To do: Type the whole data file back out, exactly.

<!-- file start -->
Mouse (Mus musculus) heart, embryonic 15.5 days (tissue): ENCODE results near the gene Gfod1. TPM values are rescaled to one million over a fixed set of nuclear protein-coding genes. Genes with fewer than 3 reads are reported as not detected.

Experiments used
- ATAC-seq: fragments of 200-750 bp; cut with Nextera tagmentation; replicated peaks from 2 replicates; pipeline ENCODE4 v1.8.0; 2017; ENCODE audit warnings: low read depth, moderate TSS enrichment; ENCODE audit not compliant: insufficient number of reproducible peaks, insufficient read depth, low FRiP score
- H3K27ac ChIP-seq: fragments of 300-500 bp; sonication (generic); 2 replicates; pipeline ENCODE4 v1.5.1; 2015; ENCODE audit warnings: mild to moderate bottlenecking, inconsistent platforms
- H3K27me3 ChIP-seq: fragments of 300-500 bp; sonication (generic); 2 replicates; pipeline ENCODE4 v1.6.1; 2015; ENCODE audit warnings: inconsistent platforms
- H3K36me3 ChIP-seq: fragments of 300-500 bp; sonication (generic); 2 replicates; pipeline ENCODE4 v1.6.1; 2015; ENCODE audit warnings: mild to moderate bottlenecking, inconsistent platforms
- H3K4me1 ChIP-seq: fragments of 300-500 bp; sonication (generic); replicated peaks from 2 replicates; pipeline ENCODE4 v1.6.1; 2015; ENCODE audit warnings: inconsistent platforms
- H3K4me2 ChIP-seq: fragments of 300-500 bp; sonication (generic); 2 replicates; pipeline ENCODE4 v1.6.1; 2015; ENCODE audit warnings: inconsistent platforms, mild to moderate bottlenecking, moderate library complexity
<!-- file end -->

Mouse (Mus musculus) heart, embryonic 15.5 days (tissue): ENCODE results near the gene Gfod1. TPM values are rescaled to one million over a fixed set of nuclear protein-coding genes. Genes with fewer than 3 reads are reported as not detected.

Experiments used
- ATAC-seq: fragments of 200-750 bp; cut with Nextera tagmentation; replicated peaks from 2 replicates; pipeline ENCODE4 v1.8.0; 2017; ENCODE audit warnings: low read depth, moderate TSS enrichment; ENCODE audit not compliant: insufficient number of reproducible peaks, insufficient read depth, low FRiP score
- H3K27ac ChIP-seq: fragments of 300-500 bp; sonication (generic); 2 replicates; pipeline ENCODE4 v1.5.1; 2015; ENCODE audit warnings: mild to moderate bottlenecking, inconsistent platforms
- H3K27me3 ChIP-seq: fragments of 300-500 bp; sonication (generic); 2 replicates; pipeline ENCODE4 v1.6.1; 2015; ENCODE audit warnings: inconsistent platforms
- H3K36me3 ChIP-seq: fragments of 300-500 bp; sonication (generic); 2 replicates; pipeline ENCODE4 v1.6.1; 2015; ENCODE audit warnings: mild to moderate bottlenecking, inconsistent platforms
- H3K4me1 ChIP-seq: fragments of 300-500 bp; sonication (generic); replicated peaks from 2 replicates; pipeline ENCODE4 v1.6.1; 2015; ENCODE audit warnings: inconsistent platforms
- H3K4me2 ChIP-seq: fragments of 300-500 bp; sonication (generic); 2 replicates; pipeline ENCODE4 v1.6.1; 2015; ENCODE audit warnings: inconsistent platforms, mild to moderate bottlenecking, moderate library complexity